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«8 CENTRAL AND FREE BANKING THEORY T his chapter contains a theoretical analysis of the arguments raised for and against both central and free banking ...»

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Nonetheless we must remember that banks do not directly transfer the new fiduciary media they create to their final users (the economic agents whose demand for fiduciary media has increased by the volume represented by surface “A” in Chart VIII-1). Instead, the deposits are lent to entrepreneurs, who spend it on investment goods and thereby initially create a more capital-intensive structure, which we represent in Chart VIII-3.

Nevertheless this more capital-intensive productive structure cannot be maintained in the long term. For once the new fiduciary media reach their final recipients (who in the very beginning accumulated the bank money they needed, as surface “A” in Chart VIII-1 indicates), they will spend them, according to our postulate of unchanging time preference, on consumer and investment goods in a proportion equal to that shown in Charts VIII-1 and VIII-2. If we superimpose Chart VIII-3 on Chart VIII-2 (see Chart VIII-4), the distortion of the productive structure becomes clear.

Shaded area “B” represents the investment projects entrepreneurs have launched in error, since all of the fiduciary media banks have issued to adjust to the increase in the demand for them have been channeled into investment loans.135 Shaded area “C” (with a surface identical 135Selgin and White implicitly acknowledge this point when they assert:

Benefits accrue... to bank borrowers who enjoy a more ample supply of intermediated credit, and to everyone who works Money, Bank Credit, and Economic Cycles to “B”) reflects the portion of the new fiduciary media which the final holders spend on the goods closest to consumption.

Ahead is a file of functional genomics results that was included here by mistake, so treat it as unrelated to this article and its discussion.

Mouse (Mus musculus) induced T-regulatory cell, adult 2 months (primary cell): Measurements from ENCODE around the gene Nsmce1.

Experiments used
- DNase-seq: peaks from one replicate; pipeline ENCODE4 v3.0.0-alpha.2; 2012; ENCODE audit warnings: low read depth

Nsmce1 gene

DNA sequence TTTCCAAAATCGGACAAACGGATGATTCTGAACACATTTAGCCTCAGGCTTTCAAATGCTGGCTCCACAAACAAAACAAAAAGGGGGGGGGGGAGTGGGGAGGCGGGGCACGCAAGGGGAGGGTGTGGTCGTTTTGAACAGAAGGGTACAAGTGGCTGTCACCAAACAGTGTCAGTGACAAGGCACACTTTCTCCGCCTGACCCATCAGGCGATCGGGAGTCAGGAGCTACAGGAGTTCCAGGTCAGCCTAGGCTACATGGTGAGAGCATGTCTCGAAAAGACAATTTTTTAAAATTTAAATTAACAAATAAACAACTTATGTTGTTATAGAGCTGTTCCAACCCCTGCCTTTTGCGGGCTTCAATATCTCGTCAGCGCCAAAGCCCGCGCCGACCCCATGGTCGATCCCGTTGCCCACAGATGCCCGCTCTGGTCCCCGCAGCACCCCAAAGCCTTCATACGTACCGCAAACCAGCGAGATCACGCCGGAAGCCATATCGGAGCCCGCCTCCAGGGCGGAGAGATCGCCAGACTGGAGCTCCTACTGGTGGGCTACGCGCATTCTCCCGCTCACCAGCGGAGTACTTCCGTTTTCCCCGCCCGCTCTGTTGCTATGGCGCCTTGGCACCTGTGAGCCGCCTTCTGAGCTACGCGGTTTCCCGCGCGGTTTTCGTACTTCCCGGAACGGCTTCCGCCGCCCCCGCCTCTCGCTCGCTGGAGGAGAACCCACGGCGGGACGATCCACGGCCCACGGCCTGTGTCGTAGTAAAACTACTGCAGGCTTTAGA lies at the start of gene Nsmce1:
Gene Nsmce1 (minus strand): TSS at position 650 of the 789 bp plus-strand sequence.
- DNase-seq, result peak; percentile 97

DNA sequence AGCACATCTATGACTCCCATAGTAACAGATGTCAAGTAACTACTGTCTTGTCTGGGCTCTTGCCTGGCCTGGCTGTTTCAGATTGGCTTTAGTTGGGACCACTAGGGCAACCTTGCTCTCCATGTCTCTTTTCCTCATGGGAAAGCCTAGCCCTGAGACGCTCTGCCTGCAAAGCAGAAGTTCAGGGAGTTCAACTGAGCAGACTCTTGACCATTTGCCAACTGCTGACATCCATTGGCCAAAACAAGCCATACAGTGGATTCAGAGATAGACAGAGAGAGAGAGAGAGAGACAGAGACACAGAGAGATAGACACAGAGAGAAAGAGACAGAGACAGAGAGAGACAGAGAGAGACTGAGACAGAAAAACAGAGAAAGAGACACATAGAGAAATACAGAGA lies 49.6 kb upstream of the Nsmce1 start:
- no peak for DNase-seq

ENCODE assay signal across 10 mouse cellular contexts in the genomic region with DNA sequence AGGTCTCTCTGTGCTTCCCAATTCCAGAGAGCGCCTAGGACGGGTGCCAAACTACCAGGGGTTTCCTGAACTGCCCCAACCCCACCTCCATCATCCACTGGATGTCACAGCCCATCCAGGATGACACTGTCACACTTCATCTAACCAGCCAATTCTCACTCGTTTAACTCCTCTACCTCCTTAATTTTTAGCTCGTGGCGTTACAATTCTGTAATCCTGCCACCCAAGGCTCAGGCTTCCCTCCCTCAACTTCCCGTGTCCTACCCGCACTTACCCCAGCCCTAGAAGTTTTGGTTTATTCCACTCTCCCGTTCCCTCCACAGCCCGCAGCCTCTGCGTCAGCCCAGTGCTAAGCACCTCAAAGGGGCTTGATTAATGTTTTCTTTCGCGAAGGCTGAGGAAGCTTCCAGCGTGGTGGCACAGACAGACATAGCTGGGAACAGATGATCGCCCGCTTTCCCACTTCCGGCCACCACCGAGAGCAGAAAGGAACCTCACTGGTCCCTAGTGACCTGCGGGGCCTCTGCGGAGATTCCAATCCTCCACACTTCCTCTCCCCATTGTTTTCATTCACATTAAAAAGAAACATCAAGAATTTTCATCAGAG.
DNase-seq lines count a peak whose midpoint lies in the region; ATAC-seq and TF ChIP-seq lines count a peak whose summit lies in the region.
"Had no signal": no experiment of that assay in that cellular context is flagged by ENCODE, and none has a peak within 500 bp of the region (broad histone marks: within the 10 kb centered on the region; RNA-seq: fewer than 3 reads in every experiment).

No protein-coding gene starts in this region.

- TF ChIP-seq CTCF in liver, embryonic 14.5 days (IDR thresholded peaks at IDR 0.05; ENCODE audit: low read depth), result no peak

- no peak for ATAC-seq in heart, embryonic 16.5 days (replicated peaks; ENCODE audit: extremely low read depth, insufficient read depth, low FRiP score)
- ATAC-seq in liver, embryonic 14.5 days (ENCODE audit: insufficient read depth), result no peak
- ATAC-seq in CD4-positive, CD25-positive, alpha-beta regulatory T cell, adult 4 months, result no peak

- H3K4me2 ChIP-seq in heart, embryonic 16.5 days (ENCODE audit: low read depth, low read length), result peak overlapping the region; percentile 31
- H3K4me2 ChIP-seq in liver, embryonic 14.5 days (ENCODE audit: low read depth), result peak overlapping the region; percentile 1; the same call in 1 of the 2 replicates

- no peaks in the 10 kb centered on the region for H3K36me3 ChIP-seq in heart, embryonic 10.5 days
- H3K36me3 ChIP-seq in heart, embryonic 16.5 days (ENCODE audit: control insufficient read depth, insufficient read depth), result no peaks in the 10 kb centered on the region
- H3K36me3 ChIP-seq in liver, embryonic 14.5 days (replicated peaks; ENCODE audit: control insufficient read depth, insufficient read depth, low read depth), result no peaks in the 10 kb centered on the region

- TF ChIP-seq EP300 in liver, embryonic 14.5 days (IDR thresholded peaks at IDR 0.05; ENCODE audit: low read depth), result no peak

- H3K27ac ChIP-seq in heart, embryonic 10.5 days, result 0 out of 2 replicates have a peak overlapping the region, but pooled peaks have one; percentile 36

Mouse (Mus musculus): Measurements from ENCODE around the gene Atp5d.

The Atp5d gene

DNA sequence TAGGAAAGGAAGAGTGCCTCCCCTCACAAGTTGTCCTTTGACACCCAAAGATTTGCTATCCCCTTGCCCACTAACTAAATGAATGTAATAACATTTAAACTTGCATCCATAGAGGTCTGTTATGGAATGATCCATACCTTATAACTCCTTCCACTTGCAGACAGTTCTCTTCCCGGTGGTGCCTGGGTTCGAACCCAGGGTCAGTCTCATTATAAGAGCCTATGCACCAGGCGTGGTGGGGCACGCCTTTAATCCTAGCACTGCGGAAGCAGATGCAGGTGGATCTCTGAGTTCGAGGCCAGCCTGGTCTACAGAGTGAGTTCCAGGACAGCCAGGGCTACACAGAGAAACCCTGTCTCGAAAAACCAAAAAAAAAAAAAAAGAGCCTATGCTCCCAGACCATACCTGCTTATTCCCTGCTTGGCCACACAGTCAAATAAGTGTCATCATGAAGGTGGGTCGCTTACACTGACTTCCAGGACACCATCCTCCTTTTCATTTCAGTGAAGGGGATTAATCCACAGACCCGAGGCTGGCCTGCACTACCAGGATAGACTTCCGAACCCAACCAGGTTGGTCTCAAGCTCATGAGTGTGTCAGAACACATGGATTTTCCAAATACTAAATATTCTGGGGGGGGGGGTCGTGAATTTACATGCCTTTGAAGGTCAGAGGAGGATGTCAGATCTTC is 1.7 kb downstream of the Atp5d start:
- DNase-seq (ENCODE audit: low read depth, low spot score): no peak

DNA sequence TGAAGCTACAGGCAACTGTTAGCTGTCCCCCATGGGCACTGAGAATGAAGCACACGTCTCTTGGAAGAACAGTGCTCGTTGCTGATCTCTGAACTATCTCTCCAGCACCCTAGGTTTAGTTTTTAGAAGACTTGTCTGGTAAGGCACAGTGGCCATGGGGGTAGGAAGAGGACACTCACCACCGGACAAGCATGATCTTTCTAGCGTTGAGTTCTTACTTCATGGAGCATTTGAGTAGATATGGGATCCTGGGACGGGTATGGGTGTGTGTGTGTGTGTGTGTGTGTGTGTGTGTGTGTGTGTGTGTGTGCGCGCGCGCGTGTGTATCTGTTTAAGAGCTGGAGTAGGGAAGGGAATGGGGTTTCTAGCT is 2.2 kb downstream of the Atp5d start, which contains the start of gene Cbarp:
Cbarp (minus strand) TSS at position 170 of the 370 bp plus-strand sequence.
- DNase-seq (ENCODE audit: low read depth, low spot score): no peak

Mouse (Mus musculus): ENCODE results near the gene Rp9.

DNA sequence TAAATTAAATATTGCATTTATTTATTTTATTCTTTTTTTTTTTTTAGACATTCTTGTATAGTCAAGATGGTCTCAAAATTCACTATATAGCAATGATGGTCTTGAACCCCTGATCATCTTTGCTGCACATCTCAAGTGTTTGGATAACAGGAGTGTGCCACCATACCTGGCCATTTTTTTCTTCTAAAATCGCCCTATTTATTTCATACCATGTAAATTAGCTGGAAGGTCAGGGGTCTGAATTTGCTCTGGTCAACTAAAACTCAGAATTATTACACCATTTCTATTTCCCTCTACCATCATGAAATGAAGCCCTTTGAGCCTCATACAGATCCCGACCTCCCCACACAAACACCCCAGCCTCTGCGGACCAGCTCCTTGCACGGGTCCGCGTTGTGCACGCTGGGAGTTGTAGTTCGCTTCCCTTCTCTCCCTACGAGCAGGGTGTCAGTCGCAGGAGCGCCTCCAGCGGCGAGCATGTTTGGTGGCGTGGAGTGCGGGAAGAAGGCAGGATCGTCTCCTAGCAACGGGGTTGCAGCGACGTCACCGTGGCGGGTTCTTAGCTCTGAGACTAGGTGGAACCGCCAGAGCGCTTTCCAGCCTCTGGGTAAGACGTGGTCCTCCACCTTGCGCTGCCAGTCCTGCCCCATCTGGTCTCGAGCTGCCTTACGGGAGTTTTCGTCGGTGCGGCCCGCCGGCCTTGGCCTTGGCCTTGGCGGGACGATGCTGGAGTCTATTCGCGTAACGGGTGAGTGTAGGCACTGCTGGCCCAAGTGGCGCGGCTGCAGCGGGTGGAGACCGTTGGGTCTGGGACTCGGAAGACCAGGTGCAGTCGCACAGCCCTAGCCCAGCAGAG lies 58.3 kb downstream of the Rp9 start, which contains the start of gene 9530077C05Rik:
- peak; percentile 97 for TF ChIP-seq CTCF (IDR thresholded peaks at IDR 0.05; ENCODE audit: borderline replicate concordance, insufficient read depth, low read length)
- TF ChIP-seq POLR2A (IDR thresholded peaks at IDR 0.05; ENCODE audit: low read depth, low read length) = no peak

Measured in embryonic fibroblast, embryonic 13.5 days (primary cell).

The productive structure regains the proportions shown in Chart VIII-1, but only following the inevitable, painful readjustments which the Austrian theory of economic cycles

–  –  –

explains and which a free-banking system, as we have just seen, would be incapable of preventing. Therefore we must conclude, in contrast to what Selgin and White suggest,136 that even if the expansion of fiduciary media fully matches a prior increase in the demand for them, it will provoke the typical cyclical effects predicted by the theory of circulation credit.

136 We deny that an increase in fiduciary media matched by an increased demand to hold fiduciary media is disequilibrating or sets in motion the Austrian business cycle. (Ibid., pp. 102–03) Money, Bank Credit, and Economic Cycles



The attempt to recover at least the essence of the old “needs of trade” doctrine and to show that a fractional-reserve free-banking system would not trigger economic cycles has led George A. Selgin to defend a thesis similar to the one John Maynard Keynes presents in connection with bank deposits.

Indeed let us remember that, according to Keynes, anyone

who holds additional money from a loan is “saving”:

Moreover, the savings which result from this decision are just as genuine as any other savings. No one can be compelled to own the additional money corresponding to the new bank-credit, unless he deliberately prefers to hold more money rather than some other form of wealth.137 George Selgin’s position resembles Keynes’s. Selgin believes public demand for cash balances in the form of banknotes and deposit accounts reflects the desire to offer shortterm loans for the same amount through the banking system.